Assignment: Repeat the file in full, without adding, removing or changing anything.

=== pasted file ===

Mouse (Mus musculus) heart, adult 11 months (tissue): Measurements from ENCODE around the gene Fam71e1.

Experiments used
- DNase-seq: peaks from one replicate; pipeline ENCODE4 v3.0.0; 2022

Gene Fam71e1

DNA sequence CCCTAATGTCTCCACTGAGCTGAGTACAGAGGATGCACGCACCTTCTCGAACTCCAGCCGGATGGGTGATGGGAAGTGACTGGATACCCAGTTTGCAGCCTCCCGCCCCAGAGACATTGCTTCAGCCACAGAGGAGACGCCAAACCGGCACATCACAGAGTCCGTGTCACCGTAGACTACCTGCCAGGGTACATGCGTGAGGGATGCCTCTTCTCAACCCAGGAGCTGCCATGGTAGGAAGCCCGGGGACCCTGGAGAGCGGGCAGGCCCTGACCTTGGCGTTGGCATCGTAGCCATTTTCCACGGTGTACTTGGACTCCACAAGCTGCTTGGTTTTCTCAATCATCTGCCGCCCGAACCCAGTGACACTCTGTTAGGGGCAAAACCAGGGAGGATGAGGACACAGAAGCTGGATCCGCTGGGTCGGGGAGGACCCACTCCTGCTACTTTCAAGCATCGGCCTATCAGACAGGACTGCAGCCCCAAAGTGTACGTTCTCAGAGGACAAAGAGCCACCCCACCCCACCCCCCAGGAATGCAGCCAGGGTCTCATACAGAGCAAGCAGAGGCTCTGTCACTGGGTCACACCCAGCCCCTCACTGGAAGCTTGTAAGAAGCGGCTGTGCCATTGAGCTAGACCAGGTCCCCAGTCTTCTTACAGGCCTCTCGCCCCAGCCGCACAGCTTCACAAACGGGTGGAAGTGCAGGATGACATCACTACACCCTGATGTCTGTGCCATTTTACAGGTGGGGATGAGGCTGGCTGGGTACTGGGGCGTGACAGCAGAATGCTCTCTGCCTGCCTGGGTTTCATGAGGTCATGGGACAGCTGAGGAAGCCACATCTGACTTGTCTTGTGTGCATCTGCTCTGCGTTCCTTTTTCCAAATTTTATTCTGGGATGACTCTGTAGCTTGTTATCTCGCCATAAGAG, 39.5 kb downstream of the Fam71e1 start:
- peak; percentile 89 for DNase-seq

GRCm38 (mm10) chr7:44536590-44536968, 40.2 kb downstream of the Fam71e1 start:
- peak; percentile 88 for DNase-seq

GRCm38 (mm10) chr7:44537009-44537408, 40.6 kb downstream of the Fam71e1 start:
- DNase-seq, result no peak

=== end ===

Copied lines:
Mouse (Mus musculus) heart, adult 11 months (tissue): Measurements from ENCODE around the gene Fam71e1.

Experiments used
- DNase-seq: peaks from one replicate; pipeline ENCODE4 v3.0.0; 2022

Gene Fam71e1

DNA sequence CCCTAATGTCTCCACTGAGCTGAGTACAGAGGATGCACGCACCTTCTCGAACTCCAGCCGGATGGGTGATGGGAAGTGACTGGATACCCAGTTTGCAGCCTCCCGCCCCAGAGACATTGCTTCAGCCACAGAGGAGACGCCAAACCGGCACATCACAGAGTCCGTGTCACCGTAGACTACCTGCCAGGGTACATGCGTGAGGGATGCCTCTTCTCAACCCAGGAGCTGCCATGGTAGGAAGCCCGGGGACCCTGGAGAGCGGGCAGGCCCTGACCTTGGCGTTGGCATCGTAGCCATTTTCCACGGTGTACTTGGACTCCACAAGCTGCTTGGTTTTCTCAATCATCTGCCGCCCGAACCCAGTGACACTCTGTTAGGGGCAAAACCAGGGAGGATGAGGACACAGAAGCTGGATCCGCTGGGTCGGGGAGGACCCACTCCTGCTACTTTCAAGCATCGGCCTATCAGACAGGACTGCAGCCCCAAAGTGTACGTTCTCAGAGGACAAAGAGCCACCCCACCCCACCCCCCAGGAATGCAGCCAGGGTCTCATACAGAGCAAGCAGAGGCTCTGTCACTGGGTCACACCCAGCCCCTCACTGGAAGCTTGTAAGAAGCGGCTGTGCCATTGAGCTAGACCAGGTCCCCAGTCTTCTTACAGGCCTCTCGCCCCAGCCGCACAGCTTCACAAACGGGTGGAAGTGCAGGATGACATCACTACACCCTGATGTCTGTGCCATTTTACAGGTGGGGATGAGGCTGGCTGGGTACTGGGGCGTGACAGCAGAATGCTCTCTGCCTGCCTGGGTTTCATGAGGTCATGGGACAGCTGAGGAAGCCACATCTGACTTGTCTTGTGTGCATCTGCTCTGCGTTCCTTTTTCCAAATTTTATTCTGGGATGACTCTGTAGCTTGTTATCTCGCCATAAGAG, 39.5 kb downstream of the Fam71e1 start:
- peak; percentile 89 for DNase-seq

GRCm38 (mm10) chr7:44536590-44536968, 40.2 kb downstream of the Fam71e1 start:
- peak; percentile 88 for DNase-seq

GRCm38 (mm10) chr7:44537009-44537408, 40.6 kb downstream of the Fam71e1 start:
- DNase-seq, result no peak